In the lead up to the 2019 federal election cancer funding emerged as a particular friction point, with Opposition Leader Bill Shorten challenging Prime Minister Scott Morrison to match Labor's $2.3 billion pledge to cut out-of-pocket costs for cancer patients. Mr Morrison respondedby saying all cancer treatment in public hospitals was free. But there is more to the story. Public hospitals provide free treatment to cancer patients who are formally admitted as public inpatients. However, public patients may need to pay for other cancer services. In some states and territories, public patients receiving outpatient services at public hospitals may have to partly cover treatment costs, such as for chemotherapy. And in hospital, public patients may be offered tests and drugs not yet covered by Medicare or the Pharmaceutical Benefits Scheme, which they would have to pay for. Although patients can opt to use the public or private system, public options may not be easily accessible to patients in regional and rural Australia. Cancer patients in the public system can also face significant non-clinical costs such as travel, accommodation and hospital car parking.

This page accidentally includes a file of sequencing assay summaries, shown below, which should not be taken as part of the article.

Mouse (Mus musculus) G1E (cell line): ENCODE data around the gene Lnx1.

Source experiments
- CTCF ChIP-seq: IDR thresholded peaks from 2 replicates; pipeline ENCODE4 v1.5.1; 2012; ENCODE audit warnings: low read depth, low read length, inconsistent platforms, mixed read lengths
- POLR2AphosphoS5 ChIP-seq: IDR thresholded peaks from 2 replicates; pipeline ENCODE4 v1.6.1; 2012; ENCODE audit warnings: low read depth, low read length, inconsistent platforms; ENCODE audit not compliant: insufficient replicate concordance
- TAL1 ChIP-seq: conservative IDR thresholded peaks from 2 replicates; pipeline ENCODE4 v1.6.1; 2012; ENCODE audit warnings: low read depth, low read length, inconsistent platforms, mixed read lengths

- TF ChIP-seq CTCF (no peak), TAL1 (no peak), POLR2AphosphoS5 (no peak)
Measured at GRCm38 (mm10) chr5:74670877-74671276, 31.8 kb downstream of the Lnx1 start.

Verdict: More to the story